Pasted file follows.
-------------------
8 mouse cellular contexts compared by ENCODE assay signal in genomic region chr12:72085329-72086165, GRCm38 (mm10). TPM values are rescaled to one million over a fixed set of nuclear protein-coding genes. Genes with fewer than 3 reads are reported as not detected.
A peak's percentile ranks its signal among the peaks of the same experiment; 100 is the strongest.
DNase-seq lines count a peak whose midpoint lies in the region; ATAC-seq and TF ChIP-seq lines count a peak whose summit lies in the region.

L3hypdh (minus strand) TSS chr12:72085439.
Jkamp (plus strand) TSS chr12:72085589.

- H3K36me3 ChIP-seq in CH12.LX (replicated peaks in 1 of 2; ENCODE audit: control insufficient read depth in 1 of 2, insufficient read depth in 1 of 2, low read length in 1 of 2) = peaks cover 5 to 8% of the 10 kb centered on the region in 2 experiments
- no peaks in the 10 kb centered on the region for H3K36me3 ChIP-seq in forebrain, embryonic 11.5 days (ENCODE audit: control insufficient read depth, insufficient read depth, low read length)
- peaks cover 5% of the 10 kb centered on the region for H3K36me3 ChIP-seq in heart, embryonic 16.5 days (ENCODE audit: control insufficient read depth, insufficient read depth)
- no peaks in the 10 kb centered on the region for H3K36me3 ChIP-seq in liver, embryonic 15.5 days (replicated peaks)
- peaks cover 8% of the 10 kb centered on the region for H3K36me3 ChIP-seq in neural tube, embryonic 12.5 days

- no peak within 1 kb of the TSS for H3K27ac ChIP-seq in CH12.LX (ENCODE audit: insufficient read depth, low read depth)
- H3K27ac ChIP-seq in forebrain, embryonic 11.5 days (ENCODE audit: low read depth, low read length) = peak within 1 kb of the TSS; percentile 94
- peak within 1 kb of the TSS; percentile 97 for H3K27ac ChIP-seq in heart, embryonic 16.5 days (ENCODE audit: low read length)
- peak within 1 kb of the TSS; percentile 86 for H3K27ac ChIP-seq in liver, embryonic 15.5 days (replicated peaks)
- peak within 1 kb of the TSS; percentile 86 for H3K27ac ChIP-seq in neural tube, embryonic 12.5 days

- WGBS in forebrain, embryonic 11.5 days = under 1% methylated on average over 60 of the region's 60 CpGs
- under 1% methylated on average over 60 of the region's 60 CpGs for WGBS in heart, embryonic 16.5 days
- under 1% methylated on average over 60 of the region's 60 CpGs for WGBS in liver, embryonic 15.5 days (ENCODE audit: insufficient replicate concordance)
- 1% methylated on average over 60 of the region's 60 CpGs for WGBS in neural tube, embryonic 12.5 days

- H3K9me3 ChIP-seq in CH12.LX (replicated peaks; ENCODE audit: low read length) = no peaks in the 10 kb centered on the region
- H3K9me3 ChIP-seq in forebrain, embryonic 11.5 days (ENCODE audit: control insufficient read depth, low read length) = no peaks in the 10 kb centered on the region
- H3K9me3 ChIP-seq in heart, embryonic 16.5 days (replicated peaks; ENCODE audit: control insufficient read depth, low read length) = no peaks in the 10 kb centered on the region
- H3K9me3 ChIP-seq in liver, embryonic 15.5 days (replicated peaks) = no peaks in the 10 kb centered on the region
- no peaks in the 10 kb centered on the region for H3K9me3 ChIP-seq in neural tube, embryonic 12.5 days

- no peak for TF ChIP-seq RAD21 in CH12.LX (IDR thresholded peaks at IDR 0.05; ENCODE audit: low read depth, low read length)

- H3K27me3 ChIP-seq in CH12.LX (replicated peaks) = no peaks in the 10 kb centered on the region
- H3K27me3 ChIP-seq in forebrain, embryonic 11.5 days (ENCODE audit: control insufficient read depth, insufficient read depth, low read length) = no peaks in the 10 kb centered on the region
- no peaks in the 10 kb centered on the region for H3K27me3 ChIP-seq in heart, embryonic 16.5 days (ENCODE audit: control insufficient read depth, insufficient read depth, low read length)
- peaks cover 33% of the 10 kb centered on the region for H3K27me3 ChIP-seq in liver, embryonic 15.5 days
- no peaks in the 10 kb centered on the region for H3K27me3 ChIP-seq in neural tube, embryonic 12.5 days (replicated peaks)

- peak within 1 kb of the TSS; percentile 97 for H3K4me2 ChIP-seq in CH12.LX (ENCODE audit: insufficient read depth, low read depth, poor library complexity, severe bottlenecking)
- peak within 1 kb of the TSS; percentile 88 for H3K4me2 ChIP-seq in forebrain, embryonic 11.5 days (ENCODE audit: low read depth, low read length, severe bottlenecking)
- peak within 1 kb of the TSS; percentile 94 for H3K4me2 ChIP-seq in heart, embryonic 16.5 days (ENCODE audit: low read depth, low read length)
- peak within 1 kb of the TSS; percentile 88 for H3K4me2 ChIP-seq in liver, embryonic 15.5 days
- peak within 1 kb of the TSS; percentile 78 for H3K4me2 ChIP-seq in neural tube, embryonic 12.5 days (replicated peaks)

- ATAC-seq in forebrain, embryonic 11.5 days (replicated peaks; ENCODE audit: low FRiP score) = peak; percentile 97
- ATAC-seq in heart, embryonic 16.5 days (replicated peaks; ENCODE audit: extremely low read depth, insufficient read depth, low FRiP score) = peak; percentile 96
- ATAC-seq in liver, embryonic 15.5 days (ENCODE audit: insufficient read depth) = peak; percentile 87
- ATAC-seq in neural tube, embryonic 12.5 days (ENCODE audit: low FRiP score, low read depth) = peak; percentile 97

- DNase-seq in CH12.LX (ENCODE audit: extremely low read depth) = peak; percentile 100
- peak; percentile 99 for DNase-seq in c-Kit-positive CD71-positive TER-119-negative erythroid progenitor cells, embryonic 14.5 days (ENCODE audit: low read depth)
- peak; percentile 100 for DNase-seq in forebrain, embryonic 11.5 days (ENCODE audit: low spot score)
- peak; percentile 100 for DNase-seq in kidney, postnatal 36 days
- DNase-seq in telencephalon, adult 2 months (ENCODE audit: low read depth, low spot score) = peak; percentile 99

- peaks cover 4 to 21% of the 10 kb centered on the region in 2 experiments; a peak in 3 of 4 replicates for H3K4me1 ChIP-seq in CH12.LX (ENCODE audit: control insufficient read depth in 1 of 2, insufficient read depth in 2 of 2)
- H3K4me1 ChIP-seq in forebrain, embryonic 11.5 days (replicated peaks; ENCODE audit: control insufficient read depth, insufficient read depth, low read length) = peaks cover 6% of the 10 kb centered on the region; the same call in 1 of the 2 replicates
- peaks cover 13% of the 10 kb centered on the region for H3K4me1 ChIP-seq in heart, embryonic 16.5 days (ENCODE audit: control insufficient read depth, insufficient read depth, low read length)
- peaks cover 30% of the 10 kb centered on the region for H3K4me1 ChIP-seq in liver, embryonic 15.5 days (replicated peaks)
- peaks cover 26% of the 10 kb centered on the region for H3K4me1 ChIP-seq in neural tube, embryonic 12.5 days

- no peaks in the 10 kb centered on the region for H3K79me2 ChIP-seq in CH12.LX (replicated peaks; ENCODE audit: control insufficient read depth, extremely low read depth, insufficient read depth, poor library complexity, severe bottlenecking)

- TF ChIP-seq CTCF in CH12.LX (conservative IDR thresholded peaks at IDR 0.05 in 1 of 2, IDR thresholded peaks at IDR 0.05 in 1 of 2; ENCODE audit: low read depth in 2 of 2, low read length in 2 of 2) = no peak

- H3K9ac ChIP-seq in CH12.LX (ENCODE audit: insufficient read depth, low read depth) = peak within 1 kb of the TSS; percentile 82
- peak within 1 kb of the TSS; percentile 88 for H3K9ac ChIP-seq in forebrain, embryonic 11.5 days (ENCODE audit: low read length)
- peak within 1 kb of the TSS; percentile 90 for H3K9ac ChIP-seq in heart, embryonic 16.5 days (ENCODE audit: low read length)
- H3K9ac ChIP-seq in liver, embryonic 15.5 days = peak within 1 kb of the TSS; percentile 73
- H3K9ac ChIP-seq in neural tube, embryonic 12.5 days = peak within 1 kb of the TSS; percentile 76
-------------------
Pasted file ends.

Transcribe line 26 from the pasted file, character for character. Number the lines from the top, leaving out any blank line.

- H3K27me3 ChIP-seq in CH12.LX (replicated peaks) = no peaks in the 10 kb centered on the region